The nonprofit GAVI Alliance, which funds bulk-buy vaccination programs for poor nations, will safeguard more than 180,000 girls from cervical cancer in eight countries across Africa and Asia by funding immunization projects with vaccines from GlaxoSmithKline (GSK) and Merck. The eight countries GAVI will support for cervical cancer protection pilot projects are Kenya, Ghana, Laos, Malawi, Madagascar, Niger, Sierra Leone, and Tanzania.
The world’s only two approved shots are GSK's Cervarix and Merck's Gardasil vaccines, which are designed to protect against the sexually transmitted human papillomavirus (HPV) that causes the greatest share of cervical cancer cases. More than 85 percent of cervical cancer deaths occur in developing nations, and 275,000 women die of the disease each year. GAVI declares that, globally, cervical cancer now kills more women than childbirth, taking a life every two minutes. Experts have stated that if no action is taken to protect females from cervical cancer, the annual worldwide death rate could rise to 430,000 by 2030.
GAVI’s vaccination efforts will receive backing from the World Health Organization, the Bill & Melinda Gates Foundation, the World Bank, UNICEF, donor governments, and others. These organizations have been working with the vaccine manufacturers to secure the most affordable price for the shots. These pilot projects will provide countries an opportunity to test whether they can put systems into place that are needed to offer HPV vaccines nationally.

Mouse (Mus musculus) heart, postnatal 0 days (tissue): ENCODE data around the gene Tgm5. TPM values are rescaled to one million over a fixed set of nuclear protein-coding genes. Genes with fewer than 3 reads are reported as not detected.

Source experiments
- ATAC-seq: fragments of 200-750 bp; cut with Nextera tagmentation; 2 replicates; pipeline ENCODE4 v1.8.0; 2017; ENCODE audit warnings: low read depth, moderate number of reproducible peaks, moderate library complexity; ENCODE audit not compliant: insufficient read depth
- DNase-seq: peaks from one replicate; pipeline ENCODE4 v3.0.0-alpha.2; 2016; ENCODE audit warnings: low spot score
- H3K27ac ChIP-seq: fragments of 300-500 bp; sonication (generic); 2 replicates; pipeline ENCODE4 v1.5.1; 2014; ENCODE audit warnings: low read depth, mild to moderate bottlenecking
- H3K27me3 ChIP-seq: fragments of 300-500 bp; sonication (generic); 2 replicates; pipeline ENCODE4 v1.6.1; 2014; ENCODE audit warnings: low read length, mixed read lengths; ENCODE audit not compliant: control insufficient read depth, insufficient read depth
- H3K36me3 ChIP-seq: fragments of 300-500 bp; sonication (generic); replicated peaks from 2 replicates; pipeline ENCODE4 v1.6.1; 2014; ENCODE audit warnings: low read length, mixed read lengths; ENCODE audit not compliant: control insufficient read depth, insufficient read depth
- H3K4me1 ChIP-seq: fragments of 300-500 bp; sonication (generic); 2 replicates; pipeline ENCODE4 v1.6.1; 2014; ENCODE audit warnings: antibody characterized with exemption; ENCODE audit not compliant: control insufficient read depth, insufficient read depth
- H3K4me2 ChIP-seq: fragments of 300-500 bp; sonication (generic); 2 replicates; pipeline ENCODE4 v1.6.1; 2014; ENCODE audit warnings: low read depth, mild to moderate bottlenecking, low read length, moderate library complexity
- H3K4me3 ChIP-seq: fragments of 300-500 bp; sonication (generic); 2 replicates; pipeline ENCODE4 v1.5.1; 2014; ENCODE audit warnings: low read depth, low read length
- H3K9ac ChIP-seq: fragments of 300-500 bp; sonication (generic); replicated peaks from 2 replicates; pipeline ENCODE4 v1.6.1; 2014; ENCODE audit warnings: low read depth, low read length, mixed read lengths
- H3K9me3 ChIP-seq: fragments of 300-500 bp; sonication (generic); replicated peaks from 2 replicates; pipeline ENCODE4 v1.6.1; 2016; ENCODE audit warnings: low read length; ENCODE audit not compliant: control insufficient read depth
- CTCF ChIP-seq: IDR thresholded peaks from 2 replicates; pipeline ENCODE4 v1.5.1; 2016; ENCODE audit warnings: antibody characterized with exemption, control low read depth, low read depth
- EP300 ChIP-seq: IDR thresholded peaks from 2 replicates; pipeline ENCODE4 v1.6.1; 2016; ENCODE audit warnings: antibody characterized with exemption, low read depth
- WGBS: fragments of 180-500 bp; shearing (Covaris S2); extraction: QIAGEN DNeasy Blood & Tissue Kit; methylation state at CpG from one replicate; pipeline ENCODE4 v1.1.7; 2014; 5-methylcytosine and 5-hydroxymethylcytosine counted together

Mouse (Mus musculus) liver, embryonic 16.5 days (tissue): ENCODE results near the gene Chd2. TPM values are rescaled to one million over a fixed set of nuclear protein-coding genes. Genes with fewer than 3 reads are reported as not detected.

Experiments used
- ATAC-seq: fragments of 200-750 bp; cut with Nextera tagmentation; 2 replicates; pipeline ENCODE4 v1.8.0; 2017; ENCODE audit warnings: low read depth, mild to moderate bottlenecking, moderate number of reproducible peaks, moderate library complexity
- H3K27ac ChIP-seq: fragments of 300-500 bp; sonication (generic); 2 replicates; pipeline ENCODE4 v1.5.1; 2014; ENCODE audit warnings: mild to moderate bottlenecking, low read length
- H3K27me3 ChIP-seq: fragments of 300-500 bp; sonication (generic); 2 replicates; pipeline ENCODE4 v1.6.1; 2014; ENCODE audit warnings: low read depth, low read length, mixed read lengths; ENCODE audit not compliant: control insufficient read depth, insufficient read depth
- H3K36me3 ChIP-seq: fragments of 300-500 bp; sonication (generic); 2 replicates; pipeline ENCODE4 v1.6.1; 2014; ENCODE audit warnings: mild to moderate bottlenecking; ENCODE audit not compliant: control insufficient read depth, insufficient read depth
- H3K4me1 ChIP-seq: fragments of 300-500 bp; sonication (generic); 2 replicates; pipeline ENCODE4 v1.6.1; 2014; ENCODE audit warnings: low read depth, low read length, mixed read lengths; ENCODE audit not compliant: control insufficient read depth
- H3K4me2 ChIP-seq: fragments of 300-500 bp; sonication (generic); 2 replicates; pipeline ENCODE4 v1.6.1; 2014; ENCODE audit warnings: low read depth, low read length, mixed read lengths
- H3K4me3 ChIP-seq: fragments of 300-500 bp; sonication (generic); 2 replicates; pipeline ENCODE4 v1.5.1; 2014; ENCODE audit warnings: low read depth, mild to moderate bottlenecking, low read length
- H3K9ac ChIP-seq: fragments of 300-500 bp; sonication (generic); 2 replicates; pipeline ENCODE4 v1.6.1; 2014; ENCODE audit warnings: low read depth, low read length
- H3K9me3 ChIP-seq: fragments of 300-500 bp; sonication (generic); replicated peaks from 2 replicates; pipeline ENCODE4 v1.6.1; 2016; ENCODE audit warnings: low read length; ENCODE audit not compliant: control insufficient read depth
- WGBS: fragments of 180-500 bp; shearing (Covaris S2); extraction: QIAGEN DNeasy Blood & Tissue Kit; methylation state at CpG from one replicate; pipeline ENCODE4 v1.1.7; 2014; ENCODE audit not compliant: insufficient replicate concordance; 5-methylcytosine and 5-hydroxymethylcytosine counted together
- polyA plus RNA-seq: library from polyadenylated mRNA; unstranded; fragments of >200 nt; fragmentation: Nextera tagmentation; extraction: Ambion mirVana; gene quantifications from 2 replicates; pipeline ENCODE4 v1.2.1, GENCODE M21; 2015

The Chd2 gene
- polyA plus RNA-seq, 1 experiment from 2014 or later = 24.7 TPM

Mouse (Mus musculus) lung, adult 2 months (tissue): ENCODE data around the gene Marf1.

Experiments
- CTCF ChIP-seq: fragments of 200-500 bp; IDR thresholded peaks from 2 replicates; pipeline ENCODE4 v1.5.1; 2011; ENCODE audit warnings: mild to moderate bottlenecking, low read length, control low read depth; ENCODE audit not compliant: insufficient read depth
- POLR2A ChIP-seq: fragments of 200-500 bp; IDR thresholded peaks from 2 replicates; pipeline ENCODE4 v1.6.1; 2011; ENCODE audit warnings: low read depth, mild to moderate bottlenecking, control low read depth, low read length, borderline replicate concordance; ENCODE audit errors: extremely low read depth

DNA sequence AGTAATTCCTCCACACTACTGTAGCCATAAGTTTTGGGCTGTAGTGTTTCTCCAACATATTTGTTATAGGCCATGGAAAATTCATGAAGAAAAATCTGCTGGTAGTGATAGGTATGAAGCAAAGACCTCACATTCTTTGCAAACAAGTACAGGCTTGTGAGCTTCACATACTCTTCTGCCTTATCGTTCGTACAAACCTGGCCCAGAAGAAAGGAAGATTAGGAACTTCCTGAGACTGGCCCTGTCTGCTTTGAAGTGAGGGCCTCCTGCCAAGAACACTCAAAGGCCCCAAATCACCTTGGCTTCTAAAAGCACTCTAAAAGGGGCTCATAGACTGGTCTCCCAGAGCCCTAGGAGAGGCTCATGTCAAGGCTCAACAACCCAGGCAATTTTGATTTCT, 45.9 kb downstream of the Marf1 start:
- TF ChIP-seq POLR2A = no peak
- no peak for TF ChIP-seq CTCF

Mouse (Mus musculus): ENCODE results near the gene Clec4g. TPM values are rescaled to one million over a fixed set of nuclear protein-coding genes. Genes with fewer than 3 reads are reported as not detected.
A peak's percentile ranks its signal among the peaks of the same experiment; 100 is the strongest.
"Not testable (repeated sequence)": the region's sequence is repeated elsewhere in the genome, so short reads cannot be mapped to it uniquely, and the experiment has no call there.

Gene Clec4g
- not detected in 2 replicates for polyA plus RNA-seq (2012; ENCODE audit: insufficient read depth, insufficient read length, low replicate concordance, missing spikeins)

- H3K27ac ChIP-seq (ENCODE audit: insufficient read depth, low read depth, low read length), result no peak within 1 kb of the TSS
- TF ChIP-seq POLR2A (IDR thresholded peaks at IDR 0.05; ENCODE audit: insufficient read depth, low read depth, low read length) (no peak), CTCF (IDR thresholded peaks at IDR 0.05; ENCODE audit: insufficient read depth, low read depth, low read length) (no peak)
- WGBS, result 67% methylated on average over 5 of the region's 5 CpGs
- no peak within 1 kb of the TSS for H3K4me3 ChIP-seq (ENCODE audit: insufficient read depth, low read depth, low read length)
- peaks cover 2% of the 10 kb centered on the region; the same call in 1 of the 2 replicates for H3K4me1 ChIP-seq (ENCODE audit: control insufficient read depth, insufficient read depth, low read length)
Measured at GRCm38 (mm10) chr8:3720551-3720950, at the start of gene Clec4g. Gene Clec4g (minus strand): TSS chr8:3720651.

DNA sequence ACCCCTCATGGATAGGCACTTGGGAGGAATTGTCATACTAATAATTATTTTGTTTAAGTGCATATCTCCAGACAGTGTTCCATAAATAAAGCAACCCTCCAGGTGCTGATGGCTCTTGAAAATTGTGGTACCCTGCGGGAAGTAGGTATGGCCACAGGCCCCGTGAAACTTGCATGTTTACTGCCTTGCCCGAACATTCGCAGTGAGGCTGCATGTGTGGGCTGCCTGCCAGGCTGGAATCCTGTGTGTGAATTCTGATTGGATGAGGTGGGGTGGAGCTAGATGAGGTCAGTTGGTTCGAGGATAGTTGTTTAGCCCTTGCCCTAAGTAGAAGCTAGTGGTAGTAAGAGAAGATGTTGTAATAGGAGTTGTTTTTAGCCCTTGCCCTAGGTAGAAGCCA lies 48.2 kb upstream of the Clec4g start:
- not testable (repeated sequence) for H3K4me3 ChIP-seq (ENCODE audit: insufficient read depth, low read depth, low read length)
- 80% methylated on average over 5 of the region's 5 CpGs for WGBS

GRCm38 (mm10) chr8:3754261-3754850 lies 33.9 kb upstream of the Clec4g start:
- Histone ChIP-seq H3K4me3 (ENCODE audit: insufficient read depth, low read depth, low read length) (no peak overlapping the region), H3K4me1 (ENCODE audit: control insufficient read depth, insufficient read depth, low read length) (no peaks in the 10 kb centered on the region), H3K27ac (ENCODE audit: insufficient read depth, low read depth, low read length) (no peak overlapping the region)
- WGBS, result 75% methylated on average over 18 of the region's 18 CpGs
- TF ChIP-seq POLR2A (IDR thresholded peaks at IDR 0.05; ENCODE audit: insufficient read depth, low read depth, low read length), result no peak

Most vaccines are offered to infants and children under age five; however, HPV vaccines are to be given to girls aged nine to 13 to protect them before they become sexually active. A major challenge is that many developing countries do not provide routine health services for girls in this age group. GAVI does point out that the initial experience in offering HPV vaccines through schools in Latin America, Asia, and Africa has been encouraging. GAVI states that it hopes to help more than 20 countries immunize approximately a million girls with HPV vaccines by 2015 via these pilot projects; by the year 2020, GAVI anticipates helping more than 30 million girls in more than 40 countries obtain the vaccine.